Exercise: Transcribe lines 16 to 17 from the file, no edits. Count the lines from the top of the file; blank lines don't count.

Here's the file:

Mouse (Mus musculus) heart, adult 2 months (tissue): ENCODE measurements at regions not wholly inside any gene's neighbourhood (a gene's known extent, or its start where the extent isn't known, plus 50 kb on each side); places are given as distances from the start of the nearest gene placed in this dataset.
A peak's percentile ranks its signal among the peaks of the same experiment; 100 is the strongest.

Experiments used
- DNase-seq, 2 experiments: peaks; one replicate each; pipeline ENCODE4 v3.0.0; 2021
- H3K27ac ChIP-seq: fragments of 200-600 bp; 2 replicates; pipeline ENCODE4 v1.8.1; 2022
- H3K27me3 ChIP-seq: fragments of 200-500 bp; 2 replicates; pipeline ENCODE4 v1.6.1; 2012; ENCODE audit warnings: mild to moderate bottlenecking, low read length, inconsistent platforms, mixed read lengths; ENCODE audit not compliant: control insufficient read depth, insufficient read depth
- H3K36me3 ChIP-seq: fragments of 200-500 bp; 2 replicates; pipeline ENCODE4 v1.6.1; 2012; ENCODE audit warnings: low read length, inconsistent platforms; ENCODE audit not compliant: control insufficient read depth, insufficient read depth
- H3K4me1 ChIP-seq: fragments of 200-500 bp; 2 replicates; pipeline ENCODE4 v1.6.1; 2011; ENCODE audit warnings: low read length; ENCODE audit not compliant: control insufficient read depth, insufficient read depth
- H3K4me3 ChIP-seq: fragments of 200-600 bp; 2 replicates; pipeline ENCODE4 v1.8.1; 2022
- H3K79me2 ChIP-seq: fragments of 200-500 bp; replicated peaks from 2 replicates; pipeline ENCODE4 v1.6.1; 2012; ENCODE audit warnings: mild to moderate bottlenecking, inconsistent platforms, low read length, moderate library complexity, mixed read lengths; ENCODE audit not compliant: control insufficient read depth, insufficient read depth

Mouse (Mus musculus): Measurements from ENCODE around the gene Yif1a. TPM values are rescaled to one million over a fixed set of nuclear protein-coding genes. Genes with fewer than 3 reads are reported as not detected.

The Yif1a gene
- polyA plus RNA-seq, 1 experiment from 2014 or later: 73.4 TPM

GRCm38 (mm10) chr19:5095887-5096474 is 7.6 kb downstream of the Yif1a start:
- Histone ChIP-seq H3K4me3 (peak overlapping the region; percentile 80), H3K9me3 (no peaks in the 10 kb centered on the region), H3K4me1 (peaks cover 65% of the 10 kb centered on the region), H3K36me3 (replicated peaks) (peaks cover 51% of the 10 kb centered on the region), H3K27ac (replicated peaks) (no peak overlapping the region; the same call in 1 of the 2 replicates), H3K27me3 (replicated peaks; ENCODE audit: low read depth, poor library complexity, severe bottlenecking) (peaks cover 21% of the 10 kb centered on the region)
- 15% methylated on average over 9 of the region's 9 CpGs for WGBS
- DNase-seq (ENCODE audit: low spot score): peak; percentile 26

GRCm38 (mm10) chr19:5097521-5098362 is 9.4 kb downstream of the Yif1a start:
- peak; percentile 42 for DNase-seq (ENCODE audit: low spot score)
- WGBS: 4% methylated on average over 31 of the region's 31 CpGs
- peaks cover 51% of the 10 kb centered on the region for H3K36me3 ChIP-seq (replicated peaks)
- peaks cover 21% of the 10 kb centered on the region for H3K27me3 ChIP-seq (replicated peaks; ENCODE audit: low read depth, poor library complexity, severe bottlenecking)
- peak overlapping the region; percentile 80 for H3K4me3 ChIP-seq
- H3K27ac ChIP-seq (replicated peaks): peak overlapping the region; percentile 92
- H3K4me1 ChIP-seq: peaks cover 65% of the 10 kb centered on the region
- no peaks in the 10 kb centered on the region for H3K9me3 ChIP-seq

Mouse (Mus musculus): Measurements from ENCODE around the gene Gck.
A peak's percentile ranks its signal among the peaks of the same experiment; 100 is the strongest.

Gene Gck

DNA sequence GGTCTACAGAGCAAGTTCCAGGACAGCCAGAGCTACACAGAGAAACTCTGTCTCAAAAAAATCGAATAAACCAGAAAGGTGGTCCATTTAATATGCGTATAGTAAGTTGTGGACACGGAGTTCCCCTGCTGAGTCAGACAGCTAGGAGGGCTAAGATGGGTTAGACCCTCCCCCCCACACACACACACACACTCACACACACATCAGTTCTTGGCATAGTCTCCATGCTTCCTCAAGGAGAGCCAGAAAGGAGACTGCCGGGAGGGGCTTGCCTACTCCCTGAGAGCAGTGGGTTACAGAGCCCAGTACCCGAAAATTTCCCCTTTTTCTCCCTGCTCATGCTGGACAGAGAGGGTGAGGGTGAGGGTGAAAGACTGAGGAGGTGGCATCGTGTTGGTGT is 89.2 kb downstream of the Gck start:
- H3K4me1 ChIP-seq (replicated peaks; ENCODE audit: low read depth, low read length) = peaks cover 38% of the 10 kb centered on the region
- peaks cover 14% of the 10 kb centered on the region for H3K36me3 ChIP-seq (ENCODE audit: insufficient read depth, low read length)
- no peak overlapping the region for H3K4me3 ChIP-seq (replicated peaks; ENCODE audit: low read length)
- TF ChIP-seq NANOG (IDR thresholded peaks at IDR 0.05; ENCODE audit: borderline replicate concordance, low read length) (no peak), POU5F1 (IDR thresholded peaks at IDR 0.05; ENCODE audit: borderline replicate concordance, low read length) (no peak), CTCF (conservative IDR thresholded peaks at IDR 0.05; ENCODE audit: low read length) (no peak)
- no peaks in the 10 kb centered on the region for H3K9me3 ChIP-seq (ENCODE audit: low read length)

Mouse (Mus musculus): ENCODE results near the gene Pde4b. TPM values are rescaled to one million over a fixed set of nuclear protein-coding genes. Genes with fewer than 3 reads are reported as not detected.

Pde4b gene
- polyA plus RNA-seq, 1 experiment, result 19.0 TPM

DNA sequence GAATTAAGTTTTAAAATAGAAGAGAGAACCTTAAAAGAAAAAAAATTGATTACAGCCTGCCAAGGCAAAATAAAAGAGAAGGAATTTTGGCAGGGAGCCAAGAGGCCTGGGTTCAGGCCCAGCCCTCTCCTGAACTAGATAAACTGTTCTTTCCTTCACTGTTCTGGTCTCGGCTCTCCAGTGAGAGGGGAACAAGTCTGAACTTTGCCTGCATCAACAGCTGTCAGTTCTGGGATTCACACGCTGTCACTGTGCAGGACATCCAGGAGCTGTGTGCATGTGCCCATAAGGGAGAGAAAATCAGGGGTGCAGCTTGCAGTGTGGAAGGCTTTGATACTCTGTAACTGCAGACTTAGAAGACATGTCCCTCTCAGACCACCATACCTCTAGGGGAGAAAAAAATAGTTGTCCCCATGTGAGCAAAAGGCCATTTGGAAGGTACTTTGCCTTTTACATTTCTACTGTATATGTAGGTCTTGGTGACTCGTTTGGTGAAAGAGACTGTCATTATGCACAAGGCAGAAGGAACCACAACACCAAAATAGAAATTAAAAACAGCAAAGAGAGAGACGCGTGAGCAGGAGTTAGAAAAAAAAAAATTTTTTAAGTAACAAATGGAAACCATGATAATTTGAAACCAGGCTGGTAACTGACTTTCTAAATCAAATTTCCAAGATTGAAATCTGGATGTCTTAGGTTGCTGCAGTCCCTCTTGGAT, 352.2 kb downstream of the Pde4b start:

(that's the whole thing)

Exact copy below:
- 15% methylated on average over 9 of the region's 9 CpGs for WGBS
- DNase-seq (ENCODE audit: low spot score): peak; percentile 26